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Russia is curbing gas flows as Europe rushes to stock up for the winter.


Germany’s largest natural gas storage chamber lies beneath a strip of farmland the size of nine football pitches in the west of the country. The bucolic area has become something of a battleground in Europe’s efforts to defend against an impending Russian-induced gas crisis.

Since last month, the German government has been pumping fuel rapidly into the vast Rehden underground site, hoping to fill it in time for winter, when demand for gas increases to heat homes and businesses.

The scene is repeating itself at storage facilities across the continent, in an energy joust between Europe and Russia that has intensified since Moscow’s invasion of Ukraine in February.

In the latest sign that Moscow appears determined to punish Europe for its sanctions and military support for Ukraine, Gazprom, Russia’s state-controlled energy giant, last week slashed the amount of of gas it delivers via Nord Stream 1, a critical pipeline serving Germany and other countries. It is unclear whether the strangulation is a precursor to a full cut.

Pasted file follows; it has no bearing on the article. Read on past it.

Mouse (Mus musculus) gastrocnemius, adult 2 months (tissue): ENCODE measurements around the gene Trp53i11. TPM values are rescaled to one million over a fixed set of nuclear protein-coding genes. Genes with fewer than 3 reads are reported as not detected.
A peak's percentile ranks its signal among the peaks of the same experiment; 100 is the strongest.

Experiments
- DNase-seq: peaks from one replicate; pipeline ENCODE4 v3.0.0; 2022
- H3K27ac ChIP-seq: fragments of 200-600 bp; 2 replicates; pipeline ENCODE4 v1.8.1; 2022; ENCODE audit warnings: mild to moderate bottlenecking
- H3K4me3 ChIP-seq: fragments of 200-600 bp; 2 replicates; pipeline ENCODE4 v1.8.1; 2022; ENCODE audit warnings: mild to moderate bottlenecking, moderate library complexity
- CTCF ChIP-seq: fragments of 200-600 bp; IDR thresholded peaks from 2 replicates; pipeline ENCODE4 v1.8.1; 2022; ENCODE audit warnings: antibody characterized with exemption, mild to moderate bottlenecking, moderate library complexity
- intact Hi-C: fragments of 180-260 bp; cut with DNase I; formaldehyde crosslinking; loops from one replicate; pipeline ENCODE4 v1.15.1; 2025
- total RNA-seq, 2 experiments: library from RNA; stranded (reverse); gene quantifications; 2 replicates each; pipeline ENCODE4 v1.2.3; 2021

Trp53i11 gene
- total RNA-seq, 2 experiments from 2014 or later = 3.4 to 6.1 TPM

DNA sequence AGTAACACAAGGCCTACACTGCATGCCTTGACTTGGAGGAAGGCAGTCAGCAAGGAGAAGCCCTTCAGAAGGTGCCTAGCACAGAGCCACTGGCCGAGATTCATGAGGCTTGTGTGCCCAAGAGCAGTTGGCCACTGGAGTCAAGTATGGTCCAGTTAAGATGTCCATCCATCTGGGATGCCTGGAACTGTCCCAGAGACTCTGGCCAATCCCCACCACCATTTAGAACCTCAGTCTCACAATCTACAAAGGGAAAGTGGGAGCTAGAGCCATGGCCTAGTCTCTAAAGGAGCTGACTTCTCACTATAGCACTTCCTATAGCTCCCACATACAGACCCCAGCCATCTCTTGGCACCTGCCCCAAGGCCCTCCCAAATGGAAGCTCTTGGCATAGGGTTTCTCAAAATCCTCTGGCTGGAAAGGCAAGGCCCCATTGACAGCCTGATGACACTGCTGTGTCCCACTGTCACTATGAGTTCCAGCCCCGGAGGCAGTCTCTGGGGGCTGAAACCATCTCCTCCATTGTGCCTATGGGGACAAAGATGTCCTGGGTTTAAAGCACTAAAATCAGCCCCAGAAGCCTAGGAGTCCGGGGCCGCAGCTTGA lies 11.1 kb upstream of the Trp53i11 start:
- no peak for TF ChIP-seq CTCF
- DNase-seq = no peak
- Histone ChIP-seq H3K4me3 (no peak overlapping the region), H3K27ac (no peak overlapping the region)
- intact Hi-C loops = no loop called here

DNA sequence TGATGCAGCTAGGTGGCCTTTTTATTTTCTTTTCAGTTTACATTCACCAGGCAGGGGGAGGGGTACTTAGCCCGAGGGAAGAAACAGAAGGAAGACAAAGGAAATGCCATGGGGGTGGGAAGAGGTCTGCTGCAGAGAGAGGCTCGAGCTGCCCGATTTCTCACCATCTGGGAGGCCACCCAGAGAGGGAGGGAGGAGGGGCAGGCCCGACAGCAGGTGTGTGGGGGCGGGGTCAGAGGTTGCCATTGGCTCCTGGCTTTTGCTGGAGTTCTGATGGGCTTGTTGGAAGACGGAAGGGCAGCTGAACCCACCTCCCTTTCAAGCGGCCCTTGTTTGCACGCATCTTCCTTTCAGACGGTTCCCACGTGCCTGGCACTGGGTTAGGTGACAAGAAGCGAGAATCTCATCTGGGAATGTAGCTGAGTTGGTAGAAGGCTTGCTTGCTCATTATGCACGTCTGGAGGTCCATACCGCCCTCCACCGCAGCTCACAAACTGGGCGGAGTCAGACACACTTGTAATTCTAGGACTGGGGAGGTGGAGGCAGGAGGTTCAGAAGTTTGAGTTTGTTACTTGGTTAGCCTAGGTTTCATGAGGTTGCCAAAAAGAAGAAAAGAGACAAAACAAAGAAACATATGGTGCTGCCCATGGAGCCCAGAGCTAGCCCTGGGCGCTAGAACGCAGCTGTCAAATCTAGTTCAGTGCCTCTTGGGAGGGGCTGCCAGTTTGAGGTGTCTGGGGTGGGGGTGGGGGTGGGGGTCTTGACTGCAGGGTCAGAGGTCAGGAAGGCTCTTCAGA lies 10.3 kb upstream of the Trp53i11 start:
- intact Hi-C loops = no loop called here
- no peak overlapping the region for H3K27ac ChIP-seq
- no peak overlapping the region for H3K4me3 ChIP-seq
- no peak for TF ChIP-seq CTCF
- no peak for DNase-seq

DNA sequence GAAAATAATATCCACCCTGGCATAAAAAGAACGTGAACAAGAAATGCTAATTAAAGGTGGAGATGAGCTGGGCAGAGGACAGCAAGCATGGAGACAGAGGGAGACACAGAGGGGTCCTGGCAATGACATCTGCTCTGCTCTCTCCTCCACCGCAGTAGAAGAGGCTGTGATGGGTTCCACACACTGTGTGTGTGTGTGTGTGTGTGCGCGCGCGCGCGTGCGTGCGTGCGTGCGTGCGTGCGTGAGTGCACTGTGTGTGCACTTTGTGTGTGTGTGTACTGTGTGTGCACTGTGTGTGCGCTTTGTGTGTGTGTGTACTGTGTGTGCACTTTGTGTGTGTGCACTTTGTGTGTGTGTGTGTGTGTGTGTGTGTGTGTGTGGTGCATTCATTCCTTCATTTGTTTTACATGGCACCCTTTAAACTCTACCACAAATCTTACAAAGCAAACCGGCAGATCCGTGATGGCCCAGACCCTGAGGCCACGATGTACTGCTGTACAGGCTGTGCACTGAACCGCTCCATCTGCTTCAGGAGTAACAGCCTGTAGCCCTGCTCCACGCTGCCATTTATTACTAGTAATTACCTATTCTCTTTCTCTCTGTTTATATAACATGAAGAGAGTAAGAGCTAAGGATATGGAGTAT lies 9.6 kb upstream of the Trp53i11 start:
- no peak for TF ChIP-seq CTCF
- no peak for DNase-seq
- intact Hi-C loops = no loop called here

The move added urgency to efforts in Germany, Italy and elsewhere to build gas stocks in a crucial effort to moderate stratospheric prices, reduce Moscow’s political clout and avert the possibility of shortages this winter. Gazprom’s actions have also forced many countries to ease restrictions on power plants burning coal, a major source of greenhouse gases.

nytimes Eur

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